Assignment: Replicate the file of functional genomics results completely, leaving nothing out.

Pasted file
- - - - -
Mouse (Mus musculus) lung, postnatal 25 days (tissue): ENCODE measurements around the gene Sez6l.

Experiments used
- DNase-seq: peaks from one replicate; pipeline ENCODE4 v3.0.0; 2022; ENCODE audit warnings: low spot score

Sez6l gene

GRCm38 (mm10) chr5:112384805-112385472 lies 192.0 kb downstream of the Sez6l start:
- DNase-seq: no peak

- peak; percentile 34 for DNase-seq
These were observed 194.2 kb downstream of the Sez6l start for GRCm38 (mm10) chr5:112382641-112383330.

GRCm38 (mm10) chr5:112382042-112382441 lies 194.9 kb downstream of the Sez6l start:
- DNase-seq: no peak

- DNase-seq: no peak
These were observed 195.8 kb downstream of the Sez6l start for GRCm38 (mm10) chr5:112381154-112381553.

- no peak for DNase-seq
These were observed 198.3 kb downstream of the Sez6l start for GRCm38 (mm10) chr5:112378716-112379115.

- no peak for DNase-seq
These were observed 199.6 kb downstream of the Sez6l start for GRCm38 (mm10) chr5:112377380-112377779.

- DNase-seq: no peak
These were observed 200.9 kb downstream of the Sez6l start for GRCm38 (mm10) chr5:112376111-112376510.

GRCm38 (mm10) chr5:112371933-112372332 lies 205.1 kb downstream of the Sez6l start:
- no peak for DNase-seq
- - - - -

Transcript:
Mouse (Mus musculus) lung, postnatal 25 days (tissue): ENCODE measurements around the gene Sez6l.

Experiments used
- DNase-seq: peaks from one replicate; pipeline ENCODE4 v3.0.0; 2022; ENCODE audit warnings: low spot score

Sez6l gene

GRCm38 (mm10) chr5:112384805-112385472 lies 192.0 kb downstream of the Sez6l start:
- DNase-seq: no peak

- peak; percentile 34 for DNase-seq
These were observed 194.2 kb downstream of the Sez6l start for GRCm38 (mm10) chr5:112382641-112383330.

GRCm38 (mm10) chr5:112382042-112382441 lies 194.9 kb downstream of the Sez6l start:
- DNase-seq: no peak

- DNase-seq: no peak
These were observed 195.8 kb downstream of the Sez6l start for GRCm38 (mm10) chr5:112381154-112381553.

- no peak for DNase-seq
These were observed 198.3 kb downstream of the Sez6l start for GRCm38 (mm10) chr5:112378716-112379115.

- no peak for DNase-seq
These were observed 199.6 kb downstream of the Sez6l start for GRCm38 (mm10) chr5:112377380-112377779.

- DNase-seq: no peak
These were observed 200.9 kb downstream of the Sez6l start for GRCm38 (mm10) chr5:112376111-112376510.

GRCm38 (mm10) chr5:112371933-112372332 lies 205.1 kb downstream of the Sez6l start:
- no peak for DNase-seq